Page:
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Trolling For Fish

Trolling is a popular method of fishing for species ranging from walleye to wahoo. But many anglers could be more successful trollers if they honed their techniques.

Trolling for fish

Trolling is a technique employed for a wide variety of species, from coast to coast. (Photo: Thinkstock)

No matter where you fish and what you fish for, chances are you employ trolling techniques now and again. The question is, just how good are those techniques? While trolling seems straightforward — you drag lures or baits behind a moving boat, to make those lures or baits look alive to the local predators — there are countless details that separate the pros from the amateurs.

Catch My Drift?

Tuna catch
As with many predator species, whether or not a tuna strikes
often depends on finding the proper trolling speed. (Photo:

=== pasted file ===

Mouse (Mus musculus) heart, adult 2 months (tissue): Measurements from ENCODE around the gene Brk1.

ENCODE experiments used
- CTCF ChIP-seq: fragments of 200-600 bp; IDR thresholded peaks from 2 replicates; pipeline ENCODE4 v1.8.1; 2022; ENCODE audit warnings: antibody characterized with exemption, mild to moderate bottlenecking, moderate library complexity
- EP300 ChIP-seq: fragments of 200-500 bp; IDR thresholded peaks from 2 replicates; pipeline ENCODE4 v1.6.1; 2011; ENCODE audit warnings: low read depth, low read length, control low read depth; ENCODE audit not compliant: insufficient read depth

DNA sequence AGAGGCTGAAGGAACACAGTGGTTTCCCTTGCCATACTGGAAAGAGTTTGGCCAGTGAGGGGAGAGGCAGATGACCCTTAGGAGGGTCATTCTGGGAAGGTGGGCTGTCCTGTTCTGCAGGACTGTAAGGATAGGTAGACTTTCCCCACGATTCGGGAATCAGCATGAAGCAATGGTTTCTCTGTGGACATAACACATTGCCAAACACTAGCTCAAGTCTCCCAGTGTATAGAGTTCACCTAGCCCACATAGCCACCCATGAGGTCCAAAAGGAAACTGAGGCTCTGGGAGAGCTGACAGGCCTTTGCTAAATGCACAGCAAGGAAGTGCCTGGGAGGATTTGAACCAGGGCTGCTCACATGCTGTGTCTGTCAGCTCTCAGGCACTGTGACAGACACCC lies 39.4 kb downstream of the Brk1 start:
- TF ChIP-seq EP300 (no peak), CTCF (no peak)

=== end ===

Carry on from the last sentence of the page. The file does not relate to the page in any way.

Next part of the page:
Lenny Rudow)

While most trollers know enough to find out what speed is appropriate for the fish they're targeting, few remember to take the environmental factors that cause drift into account. Drift is extremely important, especially in saltwater, or rivers where you may have significant currents to deal with, because it changes the speed of your lures as they move through the water. If you know basic navigation, you already know the difference between SOG (speed over ground) and STW (speed through water). When it comes to trolling, STW is the one you need to worry about. That's the speed the fish are concerned with, and it's the speed that dictates the action of your lure or bait.